Worcester needs to aid homeless


Francis R. Carroll

Worcester is indeed fortunate to have a smart and compassionate city manager who is doing his best to help solve the homeless situation here, however, I believe the responsibility for solving this problem lies in the hands of the Worcester City Council.

The No. 1 homeless problem is more than 1,000 human beings in Worcester each night sleep under bridges, in parking garages and abandoned buildings, or in truly inadequate temporary shelters in church halls or church basements. This is a city government problem to be solved by our City Council members.

Our City Council controls the budget, and it will take money to solve this problem. There are solutions to this need. The council must listen and take action to implement a plan by the end of June for it to make a difference for fiscal 2019.

The No. 2 and larger problem of affordable housing and homelessness is a city, state and federal government issue needing broad community support to solve.

If the council can spend half the time they spent on the dog park debate solving the No. 1 homeless problem, then they will solve an important human need now. That need is for a building with at least 100 beds, with staff providing strict management and supervision.

There are at least 1,100 homeless in Worcester, including children. Almost 9 percent of those individuals live outdoors or in places not fit for human habitation. In the winter, the homeless, during the day, seek respite in spaces open to the public, such as libraries and malls. But the night time poses difficulties. For many, there is no place to go.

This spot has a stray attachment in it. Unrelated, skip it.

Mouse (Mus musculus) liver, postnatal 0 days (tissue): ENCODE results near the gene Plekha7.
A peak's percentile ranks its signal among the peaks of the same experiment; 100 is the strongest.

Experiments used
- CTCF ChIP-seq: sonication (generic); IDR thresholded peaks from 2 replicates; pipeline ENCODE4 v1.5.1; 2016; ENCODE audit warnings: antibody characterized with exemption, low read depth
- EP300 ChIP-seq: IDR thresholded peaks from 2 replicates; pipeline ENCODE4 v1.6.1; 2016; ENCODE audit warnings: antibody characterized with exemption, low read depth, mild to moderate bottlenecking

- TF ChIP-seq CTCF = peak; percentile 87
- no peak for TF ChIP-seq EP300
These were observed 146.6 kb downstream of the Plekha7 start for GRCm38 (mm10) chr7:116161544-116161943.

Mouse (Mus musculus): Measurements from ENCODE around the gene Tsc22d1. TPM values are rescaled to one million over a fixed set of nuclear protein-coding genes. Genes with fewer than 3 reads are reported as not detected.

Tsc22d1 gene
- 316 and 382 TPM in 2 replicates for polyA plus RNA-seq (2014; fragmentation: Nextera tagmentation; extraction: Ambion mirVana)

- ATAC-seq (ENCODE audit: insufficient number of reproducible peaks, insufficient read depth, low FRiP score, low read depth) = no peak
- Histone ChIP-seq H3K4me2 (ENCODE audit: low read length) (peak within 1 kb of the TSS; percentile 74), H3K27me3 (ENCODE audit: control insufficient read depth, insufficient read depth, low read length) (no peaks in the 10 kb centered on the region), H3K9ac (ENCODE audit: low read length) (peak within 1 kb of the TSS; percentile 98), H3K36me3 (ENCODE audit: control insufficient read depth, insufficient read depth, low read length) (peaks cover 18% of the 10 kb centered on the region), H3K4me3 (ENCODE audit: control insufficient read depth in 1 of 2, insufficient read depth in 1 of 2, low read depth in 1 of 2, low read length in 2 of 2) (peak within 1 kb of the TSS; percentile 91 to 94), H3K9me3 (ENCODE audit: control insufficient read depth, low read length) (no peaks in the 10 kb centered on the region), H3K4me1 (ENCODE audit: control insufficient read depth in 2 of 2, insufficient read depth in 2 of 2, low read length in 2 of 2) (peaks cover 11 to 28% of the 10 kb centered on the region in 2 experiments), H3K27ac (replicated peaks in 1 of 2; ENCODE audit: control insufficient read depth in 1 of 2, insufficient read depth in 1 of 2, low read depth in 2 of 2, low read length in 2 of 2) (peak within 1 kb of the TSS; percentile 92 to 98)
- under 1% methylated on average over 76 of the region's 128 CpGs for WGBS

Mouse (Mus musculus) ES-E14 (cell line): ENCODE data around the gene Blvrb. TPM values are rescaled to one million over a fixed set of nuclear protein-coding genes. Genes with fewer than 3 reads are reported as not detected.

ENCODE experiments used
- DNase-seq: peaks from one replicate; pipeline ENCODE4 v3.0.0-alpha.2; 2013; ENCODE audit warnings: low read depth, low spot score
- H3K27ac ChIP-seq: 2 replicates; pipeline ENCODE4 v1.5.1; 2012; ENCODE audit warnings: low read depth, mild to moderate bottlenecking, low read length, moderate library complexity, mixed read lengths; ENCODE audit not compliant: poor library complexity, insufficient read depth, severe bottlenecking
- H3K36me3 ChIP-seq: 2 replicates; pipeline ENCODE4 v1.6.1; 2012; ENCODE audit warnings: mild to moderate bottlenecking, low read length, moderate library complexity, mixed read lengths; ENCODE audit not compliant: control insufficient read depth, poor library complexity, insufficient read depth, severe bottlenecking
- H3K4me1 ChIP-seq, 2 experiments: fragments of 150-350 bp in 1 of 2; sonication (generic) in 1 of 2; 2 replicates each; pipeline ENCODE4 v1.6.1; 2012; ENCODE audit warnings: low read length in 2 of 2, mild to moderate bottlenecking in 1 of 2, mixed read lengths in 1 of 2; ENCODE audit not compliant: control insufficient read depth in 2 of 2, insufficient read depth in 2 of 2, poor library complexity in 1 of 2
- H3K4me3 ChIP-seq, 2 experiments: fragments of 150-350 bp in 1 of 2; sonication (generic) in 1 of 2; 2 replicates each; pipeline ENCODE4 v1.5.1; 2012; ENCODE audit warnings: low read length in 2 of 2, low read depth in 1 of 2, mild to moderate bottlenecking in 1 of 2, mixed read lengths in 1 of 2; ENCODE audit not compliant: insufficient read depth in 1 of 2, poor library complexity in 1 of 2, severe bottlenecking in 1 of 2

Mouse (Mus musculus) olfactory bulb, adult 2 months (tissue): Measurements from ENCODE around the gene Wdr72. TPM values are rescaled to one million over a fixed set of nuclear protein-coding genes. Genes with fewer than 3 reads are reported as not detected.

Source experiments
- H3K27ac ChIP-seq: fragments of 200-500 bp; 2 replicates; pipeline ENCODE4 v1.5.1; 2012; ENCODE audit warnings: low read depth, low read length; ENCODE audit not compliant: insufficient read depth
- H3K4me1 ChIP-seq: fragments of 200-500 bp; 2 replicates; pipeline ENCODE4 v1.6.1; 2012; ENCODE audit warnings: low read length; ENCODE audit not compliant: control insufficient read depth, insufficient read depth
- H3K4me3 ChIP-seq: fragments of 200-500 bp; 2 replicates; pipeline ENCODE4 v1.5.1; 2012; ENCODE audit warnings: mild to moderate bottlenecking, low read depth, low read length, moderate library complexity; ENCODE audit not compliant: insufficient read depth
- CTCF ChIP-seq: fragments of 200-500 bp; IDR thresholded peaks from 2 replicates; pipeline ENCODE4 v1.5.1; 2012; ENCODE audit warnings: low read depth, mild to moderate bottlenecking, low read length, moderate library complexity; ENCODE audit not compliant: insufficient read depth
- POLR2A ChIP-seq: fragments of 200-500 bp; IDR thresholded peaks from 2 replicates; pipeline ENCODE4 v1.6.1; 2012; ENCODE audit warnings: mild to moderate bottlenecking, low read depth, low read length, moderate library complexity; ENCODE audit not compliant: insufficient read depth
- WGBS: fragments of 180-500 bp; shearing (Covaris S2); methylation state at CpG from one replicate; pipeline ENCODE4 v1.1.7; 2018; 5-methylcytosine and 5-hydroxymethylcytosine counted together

City officials announced a broad task force will be formed to tackle the problem. Frankly, we don't need another study group or yet another report. There has been enough procrastination.

Realistically, the problem of the homeless is a political one. The needy do not vote, and many of those elected to public office easily dismiss the homeless problem with little, if any fear, of retribution. There is also the difficulty of surmounting the NIMBY (not in my backyard) mentality. NIMBYs do vote, and they are not hesitate to confront City Hall. Abutters of a shelter should rightfully be concerned about who is living next door, but, strict oversight by center management can ensure public safety and order.

A permanent shelter does not need to be located in a residential neighborhood. Worcester has many vacant buildings spread across the city to serve the purpose. The city could partner with area colleges to provide a pool of students to assist the needy.

The homeless shouldn't have to seek warmth under cardboard boxes. The people who live on the streets are our “fathers” and “daughters.” They are people, and we should treat them as such.

Worcester is a caring city. It is time for the council to step up and do what is right.

Francis R. Carroll is the founder and CEO of the Small Business Service Bureau Inc. in Worcester.